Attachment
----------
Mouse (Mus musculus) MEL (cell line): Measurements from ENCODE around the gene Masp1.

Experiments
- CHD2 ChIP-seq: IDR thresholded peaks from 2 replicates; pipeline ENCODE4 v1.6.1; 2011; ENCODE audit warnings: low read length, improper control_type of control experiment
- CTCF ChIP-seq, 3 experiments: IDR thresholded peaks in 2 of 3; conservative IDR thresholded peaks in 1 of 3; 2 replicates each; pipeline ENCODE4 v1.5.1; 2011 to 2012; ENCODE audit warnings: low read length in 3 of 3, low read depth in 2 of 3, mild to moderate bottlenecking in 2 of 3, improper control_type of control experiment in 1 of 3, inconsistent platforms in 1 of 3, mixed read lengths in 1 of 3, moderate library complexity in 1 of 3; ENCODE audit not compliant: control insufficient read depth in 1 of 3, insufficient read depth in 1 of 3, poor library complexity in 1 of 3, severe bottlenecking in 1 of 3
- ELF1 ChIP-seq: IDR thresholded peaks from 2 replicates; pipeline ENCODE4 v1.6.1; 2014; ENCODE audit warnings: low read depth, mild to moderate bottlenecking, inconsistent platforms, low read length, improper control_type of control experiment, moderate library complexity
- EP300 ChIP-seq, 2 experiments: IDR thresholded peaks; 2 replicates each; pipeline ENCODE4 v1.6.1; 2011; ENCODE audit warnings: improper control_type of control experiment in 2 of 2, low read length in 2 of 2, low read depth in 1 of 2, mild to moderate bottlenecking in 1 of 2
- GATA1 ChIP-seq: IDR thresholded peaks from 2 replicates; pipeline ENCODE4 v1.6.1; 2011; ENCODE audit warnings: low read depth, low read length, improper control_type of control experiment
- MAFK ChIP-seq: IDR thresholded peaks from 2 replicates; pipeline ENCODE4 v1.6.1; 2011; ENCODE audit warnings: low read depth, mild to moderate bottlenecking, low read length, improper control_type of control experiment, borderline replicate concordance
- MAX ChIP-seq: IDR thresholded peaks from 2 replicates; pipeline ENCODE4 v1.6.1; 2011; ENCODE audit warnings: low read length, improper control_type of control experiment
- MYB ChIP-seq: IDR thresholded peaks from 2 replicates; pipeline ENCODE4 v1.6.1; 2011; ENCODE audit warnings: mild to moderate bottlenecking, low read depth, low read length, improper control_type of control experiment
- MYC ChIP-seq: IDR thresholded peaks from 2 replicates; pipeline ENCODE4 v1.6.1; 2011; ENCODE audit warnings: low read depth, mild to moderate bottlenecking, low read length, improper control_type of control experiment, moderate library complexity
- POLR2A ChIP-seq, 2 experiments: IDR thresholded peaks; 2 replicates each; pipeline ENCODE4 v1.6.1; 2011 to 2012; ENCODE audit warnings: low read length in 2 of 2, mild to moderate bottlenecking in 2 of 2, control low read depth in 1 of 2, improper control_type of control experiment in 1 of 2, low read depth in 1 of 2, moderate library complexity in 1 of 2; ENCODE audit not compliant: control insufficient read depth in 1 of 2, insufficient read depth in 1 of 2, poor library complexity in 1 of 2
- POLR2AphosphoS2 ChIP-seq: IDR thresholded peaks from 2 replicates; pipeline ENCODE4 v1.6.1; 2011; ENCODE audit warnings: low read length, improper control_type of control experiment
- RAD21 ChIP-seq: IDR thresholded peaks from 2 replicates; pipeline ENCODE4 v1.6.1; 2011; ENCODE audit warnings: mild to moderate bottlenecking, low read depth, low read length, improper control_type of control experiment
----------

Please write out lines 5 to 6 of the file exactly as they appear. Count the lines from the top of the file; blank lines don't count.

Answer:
- ELF1 ChIP-seq: IDR thresholded peaks from 2 replicates; pipeline ENCODE4 v1.6.1; 2014; ENCODE audit warnings: low read depth, mild to moderate bottlenecking, inconsistent platforms, low read length, improper control_type of control experiment, moderate library complexity
- EP300 ChIP-seq, 2 experiments: IDR thresholded peaks; 2 replicates each; pipeline ENCODE4 v1.6.1; 2011; ENCODE audit warnings: improper control_type of control experiment in 2 of 2, low read length in 2 of 2, low read depth in 1 of 2, mild to moderate bottlenecking in 1 of 2